The recent judgment by the Madras High Court, wherein the Court has suggested the government consider an amendment in the Penal Code to include as punishment the castration of convicts of child sexual abuse offences, has generated controversy amongst the Indian justice circles.
High Court Judge Mr. N. Kirubakaran made the recommendation while dismissing a writ application filed by a British national accused of sexually molesting and assaulting a minor.
The judge has cited for his recommendation is that “barbaric crimes should definitely attract barbaric models of punishment.” The judge further lamented that there is an increase in sexual offenses in the country as opposed to the low number of convictions, and also observed that “… when law is ineffective and incapable of addressing the menace”, the court has a responsibility to step in, and castration of convicts would fetch “magical” results to end the “menace”. The judge went further, stating that “… instead of having misplaced sympathy with the perpetrators under the usual banner of ‘human rights violation’ … they (human rights activists) must remember that ‘human rights’ is not a term restricted to, and reserved only, for offenders.”
The above three observations by the judge: (i) severity of punishment is an effective deterrent to crime; (ii) increase in child sexual abuse indicates the failure of law which could be addressed by inhuman punishment for those seldom convicted; and (iii) human rights is all about the rights of the accused, have been questioned by some.
The Judge’s sentiments also find resonance within different sections of the country’s public, of which the strongest were heard immediately after the infamous New Delhi rape and fatal assault incident in 2012 December.
Advancement in punitive jurisprudence, to which India is not alien, has concluded at least a few decades ago that it is not the severity of punishment that prevents crime, but the certainty of it.
Guaranteeing punishment for crimes is not a Gordian Knot. But, to untangle the mess, one has to dive deep into what is known as the criminal justice process in the country.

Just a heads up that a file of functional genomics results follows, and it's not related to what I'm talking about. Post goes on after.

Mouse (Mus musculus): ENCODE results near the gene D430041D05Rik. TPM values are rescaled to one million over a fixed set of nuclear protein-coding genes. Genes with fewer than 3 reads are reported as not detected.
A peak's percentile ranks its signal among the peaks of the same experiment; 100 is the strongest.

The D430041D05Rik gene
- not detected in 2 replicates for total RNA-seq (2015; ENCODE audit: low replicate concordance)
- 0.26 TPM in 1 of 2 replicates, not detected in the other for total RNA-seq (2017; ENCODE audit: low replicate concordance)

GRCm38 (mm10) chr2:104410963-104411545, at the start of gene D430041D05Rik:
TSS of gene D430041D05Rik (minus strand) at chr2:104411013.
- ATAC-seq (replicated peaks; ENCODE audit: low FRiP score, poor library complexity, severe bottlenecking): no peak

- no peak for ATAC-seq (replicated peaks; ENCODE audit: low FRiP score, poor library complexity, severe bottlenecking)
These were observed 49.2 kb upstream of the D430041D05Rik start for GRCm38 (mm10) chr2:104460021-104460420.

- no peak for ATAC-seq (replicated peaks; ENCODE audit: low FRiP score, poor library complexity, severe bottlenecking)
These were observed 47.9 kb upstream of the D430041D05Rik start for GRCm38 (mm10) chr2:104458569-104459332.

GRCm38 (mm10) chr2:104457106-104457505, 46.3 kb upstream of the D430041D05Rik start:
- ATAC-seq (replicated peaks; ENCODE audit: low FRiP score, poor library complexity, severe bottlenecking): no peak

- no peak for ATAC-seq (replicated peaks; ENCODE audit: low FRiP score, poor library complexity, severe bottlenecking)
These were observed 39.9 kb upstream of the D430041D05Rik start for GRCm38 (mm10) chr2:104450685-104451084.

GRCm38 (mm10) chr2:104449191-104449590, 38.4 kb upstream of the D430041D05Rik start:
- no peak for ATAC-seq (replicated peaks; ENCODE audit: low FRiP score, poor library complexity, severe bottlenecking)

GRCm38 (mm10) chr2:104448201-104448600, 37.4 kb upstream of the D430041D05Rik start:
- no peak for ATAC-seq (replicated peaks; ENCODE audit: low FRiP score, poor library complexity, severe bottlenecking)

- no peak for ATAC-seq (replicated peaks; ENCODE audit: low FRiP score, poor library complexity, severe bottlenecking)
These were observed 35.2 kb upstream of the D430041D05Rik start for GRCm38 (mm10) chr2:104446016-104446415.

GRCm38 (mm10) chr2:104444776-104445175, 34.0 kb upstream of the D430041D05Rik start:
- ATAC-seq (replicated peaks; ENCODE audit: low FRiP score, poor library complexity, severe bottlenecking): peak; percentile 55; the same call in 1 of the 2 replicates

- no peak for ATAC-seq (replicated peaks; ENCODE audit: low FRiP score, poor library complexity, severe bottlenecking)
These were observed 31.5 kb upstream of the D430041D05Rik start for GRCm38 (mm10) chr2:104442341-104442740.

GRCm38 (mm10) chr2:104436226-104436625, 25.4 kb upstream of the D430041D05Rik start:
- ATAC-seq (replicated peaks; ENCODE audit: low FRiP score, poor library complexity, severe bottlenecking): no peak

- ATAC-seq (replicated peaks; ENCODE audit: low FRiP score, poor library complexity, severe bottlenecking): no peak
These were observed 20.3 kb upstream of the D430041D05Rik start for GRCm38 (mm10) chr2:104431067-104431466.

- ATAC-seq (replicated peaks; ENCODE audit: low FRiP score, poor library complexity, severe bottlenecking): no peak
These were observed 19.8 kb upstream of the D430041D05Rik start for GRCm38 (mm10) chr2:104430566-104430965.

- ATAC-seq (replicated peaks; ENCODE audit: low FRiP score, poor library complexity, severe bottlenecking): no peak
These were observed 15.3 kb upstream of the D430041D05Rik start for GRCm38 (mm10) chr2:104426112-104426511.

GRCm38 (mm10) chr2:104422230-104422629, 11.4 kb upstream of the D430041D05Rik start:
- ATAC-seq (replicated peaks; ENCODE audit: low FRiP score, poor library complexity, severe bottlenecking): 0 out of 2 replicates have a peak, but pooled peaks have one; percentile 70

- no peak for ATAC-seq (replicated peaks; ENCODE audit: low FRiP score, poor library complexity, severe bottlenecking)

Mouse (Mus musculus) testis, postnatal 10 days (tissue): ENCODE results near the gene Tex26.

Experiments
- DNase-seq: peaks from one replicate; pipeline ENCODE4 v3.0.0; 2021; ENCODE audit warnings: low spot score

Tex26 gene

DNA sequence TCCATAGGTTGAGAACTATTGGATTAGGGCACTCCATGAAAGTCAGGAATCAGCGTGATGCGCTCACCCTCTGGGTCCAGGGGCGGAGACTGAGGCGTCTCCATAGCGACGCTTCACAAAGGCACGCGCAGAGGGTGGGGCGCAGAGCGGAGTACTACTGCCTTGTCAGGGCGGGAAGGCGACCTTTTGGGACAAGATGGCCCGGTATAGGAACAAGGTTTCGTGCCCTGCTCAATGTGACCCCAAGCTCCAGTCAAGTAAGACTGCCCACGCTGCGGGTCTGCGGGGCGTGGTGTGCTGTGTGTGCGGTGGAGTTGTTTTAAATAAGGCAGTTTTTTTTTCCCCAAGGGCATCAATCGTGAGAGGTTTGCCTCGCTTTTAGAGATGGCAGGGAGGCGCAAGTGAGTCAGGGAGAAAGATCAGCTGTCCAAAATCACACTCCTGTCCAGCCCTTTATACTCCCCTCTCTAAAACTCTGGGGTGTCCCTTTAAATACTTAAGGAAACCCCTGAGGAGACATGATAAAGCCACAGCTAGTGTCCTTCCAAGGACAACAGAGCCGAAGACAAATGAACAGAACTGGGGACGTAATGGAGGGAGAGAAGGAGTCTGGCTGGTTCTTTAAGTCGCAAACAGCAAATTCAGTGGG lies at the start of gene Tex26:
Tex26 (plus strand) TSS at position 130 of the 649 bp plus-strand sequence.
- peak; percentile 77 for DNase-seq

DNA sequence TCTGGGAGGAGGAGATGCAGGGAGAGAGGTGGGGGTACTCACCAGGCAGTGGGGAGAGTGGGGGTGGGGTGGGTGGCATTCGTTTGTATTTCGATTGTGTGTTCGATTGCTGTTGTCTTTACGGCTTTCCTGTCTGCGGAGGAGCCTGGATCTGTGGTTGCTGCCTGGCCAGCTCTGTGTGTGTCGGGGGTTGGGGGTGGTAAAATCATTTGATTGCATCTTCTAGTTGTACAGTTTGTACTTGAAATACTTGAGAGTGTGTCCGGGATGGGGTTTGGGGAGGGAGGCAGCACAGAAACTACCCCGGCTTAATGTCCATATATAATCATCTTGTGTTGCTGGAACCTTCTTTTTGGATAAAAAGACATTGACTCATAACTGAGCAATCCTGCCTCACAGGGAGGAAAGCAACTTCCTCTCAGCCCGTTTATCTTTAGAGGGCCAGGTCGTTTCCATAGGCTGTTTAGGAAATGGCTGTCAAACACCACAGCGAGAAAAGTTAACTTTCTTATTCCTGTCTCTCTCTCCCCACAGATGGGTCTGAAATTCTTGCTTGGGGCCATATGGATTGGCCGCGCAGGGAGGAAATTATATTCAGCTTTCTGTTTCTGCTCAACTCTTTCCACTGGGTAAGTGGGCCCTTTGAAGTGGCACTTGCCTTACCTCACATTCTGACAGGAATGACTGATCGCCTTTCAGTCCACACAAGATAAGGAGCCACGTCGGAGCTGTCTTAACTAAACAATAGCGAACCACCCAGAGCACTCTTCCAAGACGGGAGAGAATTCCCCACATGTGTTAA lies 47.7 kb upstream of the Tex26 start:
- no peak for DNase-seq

India’s crime investigation procedures and its policing principles sit today at the very spot where the British introduced them. A country that has no policing policy – or where “having no policy is the policy” – has no right to lament that it is suffering from a low conviction rate for crimes. The Indian police, which is still viewed as the State’s main enforcement mechanism, is yet to evolve from an agency enforcing order to a service providing agency that ensures and works within the boundaries of the rule of law.
Changing the approach to policing, by transforming the institution into a service delivery agency, equipped and capable of encouraging and promptly investigating complaints, will substantially increase the possibility of convictions in criminal trials in India. This means police officers will have to be made accountable for what they do and do not do. It implies a complete overhauling of the institution, and, if necessary, building it up from its foundation into a civilised agency of the State.
Such a change will require the State investing heavily in modernising the police. This calls for allocating adequate resources for the police to undertake its day-to-day functions and enforcing a policy of zero tolerance on unwarranted interferences in policing.
At the very least, ensuring scientific crime investigation at all police stations will improve the quality of prosecutions and thereby the number of convictions. A radical push, introducing scientific crime investigation, will also substantially contribute to reducing the delay in trial process and the over dependence on oral evidence in trials.
Similar changes must be brought into the adjudication process as well.
Today the norm is that a lawyer who fails to succeed in private practice aspires to become a prosecutor. But for a few exceptions, Indian prosecutors are the worst lawyers, who are infamous for their professional incapacity to undertake quality trials. They are known more for arranging illegal compromises, as the agents for the accused and representatives of the ruling political regimes, than for watertight prosecutions.
The profession has failed to attract talented lawyers, due to low wages, poor office facilities, and the absence of any commendable role in the entire trial. As long as this continues, even if radical changes are made to policing, results will not materialise.
Equally important is the felt need to improve the condition of the judiciary in India.
India needs at least twice the number of judges, and courts, to meaningfully address court delays for which the country is infamous. If a case has to wait for five years to start trial – which is often the case at the moment – no matter what improvement is brought into the investigative process, justice will fail. Low rates of conviction in India at the moment is also due to witnesses being unable to attend courts due to long delays in trials, absence of witness protection procedures, and evidence degrading or being destroyed over time.
The definition of human rights is in the term itself: the rights of humans.
The main trunk of the grand banyan tree of the rule of law in any jurisdiction is the justice process in that jurisdiction. In India, unfortunately, this trunk is rotten and damaged.
If a consummate re-engineering process that spans the police, prosecutions, and judiciary is not embarked upon and effected, it is only a matter of time that this tree will fall. And, it will crush with it the dream of democracy, along with the human rights of the people of India.
It is the responsibility of every Indian, to plant, nurture, and grow a healthy rule of law system where everyone is treated equal before the law and receives equal protection of the law. Under the shade and bounty of such a tree, the country and the people will flourish.